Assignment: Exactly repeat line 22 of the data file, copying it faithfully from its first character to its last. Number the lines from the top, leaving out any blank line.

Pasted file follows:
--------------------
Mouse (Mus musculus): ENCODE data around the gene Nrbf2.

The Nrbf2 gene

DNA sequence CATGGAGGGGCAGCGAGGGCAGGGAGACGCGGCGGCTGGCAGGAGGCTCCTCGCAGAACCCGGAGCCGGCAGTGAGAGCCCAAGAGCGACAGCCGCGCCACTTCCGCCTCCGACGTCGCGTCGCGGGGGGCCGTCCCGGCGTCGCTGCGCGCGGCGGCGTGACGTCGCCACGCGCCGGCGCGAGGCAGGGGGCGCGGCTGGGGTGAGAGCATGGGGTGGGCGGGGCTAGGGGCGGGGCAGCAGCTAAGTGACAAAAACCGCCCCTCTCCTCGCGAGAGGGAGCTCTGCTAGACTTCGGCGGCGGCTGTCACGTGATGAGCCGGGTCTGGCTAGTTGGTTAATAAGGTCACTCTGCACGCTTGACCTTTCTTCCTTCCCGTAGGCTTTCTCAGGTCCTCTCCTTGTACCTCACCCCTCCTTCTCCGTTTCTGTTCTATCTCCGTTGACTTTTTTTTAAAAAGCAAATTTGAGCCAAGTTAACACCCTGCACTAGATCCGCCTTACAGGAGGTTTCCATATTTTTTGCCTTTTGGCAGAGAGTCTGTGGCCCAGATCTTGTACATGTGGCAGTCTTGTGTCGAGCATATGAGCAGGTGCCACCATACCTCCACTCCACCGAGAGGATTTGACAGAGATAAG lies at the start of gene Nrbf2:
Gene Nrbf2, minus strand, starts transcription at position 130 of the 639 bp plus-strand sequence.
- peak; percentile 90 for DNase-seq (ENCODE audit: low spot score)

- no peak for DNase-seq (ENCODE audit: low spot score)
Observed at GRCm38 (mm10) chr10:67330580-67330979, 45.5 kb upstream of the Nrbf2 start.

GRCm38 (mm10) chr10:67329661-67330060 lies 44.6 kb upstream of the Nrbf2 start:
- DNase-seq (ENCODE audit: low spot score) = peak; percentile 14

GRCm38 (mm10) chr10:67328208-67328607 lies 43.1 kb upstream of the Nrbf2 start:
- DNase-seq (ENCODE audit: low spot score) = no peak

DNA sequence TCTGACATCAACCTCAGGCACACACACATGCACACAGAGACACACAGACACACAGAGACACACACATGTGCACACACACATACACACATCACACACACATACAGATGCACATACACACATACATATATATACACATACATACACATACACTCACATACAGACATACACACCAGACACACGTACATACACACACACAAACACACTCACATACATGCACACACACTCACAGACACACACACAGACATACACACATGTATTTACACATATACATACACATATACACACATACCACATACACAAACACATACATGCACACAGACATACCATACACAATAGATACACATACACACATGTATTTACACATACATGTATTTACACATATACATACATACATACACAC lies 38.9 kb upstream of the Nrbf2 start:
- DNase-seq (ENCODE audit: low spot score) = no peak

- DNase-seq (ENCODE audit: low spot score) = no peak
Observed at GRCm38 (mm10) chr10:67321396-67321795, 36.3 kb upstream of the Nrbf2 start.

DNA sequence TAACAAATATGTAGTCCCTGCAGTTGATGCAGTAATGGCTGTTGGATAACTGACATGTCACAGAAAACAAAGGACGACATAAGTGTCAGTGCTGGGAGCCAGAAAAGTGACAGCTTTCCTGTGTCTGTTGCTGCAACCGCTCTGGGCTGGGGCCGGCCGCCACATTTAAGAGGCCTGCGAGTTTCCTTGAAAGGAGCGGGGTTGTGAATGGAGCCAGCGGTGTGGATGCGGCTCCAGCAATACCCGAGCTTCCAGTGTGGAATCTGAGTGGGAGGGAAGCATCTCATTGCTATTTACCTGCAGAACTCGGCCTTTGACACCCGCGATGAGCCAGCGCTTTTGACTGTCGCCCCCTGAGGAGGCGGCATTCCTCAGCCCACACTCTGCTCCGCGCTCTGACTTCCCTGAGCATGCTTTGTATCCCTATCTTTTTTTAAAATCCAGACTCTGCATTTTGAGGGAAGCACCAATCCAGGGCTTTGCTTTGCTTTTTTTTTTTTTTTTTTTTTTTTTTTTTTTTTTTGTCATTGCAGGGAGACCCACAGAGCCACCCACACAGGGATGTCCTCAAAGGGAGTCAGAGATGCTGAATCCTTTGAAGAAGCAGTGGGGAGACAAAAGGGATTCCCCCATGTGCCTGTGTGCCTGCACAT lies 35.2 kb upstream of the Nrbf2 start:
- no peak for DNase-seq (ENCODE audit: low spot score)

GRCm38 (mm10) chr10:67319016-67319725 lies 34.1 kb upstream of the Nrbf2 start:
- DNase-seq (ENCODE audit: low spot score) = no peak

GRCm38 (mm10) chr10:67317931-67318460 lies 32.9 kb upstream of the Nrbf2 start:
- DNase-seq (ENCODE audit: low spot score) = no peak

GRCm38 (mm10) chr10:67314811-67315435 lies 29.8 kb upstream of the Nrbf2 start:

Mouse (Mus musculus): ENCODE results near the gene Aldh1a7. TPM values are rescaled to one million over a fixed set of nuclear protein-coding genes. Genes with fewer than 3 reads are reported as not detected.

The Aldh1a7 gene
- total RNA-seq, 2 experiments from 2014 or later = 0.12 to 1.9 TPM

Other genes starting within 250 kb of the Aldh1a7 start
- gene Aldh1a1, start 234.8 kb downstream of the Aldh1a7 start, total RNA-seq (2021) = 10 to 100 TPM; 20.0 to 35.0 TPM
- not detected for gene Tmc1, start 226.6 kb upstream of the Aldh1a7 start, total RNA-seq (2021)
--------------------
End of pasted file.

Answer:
GRCm38 (mm10) chr10:67314811-67315435 lies 29.8 kb upstream of the Nrbf2 start: